The oceans remain one of the least explored frontiers of our region of the solar system; more is known about the surface of the moon and of Mars than is known about the watery landscape that covers 71% of our planet. My research uses tools from genetics, cell biology, oceanography, and remote sensing to explore connections between microorganisms in the sea and the physical processes that determine their abundance, distribution and productivity. Unlike many ecologists, who tend to view the properties of the organisms they study as relatively static, my research is guided by an evolutionary perspective within which we recognize that both evolutionary history and evolutionary potential lead to dynamic ecological patterns.
Dooittle, D.F, W.K.W. Li, and A.M. Wood. 2008. Wintertime abundance of picoplankton in the Antarctic sector of the Southern Ocean. Nova Hedwigia. 133:147-60.
Everroad, C., C. Six, F. Partensky, J.-T. Thomas, J. Holzendorff, and A. M. Wood. 2006. Biochemical Bases of Type IV Chromatic Adaptation in Marine Synechococcus spp. J.; Bacteriology, 188:3345-56.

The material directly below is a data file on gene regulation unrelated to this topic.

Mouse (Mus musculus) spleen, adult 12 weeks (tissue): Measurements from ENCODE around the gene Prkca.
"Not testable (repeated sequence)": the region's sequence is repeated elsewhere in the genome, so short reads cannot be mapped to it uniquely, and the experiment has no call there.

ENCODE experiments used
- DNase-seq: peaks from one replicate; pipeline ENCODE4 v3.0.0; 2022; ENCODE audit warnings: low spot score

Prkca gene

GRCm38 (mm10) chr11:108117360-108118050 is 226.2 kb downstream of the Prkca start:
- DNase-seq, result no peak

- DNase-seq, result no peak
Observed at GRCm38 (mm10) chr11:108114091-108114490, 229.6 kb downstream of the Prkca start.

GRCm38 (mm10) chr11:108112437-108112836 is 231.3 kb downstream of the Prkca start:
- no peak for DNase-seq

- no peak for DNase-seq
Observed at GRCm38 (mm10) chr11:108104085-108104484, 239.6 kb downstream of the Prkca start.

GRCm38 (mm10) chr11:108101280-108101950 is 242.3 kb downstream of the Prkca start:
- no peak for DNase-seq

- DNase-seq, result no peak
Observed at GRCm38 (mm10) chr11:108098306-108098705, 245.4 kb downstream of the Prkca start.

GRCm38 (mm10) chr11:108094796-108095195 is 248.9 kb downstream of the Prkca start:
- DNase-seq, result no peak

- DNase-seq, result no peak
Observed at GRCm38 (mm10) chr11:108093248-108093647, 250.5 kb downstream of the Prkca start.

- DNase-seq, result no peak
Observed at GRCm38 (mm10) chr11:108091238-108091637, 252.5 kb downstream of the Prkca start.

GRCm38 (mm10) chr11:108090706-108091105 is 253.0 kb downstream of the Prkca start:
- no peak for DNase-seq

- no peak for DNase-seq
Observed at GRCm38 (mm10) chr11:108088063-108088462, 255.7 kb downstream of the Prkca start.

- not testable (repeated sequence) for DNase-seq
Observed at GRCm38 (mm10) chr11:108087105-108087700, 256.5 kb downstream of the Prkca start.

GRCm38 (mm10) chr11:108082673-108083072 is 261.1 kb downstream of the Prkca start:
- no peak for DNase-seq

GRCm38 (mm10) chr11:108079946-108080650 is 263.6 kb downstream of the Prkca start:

Miller, S. R., S. Augustine, T. L. Olson, R. E. Blankenship, J. Selker, A. M. Wood, 2005, Discovery of a free-living chlorophyll d-producing cyanobacterium with a hybrid proteobacterial/cyanobacterial small-subunit rRNA gene. PNAS 102 (3): 850-855.
Arnone, R. A., A. M. Wood, R. W. Gould, Jr., 2004, The Evolution of Optical Water Mass Classification. Oceanography 17 (2): 14-15.
Coble, P., C. Hu, R. W. Gould, Jr., G. Chang, A. M. Wood, 2004, Colored Dissolved Organic Matter in the Coastal Ocean: An Optical Tool for Coastal Zone Environmental Assessment and Management. Oceanography 17 (2): 50-59.
Wingard, L, S. R. Miller, J. M. L. Sellker, E. Stenn, M. M. Allen, A. M. Wood, 2002, Cyanophycin-Production in a Phycoerythrin-containing Marine Synechococcus. Applied and Environmental Microbiology, 68(4). Additional Phylogenetic Information for Synechococcus Strain G2.1